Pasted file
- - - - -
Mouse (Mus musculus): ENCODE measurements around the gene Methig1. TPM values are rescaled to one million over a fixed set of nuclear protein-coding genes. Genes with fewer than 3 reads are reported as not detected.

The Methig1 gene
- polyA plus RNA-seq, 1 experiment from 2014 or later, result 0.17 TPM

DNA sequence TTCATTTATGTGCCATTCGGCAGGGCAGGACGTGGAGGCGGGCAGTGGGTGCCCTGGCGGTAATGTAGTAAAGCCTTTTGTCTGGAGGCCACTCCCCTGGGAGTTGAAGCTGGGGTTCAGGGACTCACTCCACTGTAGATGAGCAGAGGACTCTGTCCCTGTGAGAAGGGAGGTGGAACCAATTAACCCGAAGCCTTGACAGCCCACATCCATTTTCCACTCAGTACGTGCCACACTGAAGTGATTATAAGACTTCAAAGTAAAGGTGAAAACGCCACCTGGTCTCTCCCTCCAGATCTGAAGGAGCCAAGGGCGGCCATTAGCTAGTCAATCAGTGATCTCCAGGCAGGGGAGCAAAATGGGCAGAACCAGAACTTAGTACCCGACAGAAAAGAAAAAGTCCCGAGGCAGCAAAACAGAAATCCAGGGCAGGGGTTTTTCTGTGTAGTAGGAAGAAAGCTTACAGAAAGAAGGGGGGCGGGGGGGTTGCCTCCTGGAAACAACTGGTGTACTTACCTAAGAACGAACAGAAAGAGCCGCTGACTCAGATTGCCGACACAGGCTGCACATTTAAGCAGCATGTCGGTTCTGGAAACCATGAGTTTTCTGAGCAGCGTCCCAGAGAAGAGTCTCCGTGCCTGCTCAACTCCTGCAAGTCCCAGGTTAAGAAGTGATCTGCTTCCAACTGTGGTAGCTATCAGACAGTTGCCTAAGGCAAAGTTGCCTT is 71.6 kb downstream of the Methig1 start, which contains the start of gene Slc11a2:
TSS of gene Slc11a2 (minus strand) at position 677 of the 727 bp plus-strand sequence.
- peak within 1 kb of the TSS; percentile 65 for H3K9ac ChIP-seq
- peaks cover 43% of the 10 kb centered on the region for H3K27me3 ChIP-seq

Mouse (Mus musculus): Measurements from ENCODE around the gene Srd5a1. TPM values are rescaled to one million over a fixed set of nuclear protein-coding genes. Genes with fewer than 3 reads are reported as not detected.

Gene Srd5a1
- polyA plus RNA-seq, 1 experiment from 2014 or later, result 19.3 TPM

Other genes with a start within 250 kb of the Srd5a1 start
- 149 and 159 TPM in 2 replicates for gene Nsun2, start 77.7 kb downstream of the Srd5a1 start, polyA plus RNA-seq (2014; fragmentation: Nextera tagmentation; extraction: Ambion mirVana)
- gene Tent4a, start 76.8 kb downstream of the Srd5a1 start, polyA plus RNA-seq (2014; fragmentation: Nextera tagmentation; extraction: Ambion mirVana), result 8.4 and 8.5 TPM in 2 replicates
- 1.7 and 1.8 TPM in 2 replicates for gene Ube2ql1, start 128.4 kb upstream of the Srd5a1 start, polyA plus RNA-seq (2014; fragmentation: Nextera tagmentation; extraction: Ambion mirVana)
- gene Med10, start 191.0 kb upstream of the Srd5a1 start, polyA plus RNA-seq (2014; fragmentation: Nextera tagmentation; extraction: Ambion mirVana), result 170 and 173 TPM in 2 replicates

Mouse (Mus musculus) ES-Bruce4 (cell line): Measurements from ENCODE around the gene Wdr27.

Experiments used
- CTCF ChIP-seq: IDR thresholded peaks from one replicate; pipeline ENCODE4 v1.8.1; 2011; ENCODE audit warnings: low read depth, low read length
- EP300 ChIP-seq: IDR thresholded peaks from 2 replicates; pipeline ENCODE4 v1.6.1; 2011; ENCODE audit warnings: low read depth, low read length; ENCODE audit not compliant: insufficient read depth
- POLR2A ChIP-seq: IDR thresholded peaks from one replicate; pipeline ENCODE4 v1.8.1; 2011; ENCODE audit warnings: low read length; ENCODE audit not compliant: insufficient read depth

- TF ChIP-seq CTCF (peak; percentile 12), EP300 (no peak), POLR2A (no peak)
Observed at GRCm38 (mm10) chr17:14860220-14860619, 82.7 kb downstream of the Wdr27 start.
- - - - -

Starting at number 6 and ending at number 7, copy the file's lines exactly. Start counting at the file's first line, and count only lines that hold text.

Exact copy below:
- peak within 1 kb of the TSS; percentile 65 for H3K9ac ChIP-seq
- peaks cover 43% of the 10 kb centered on the region for H3K27me3 ChIP-seq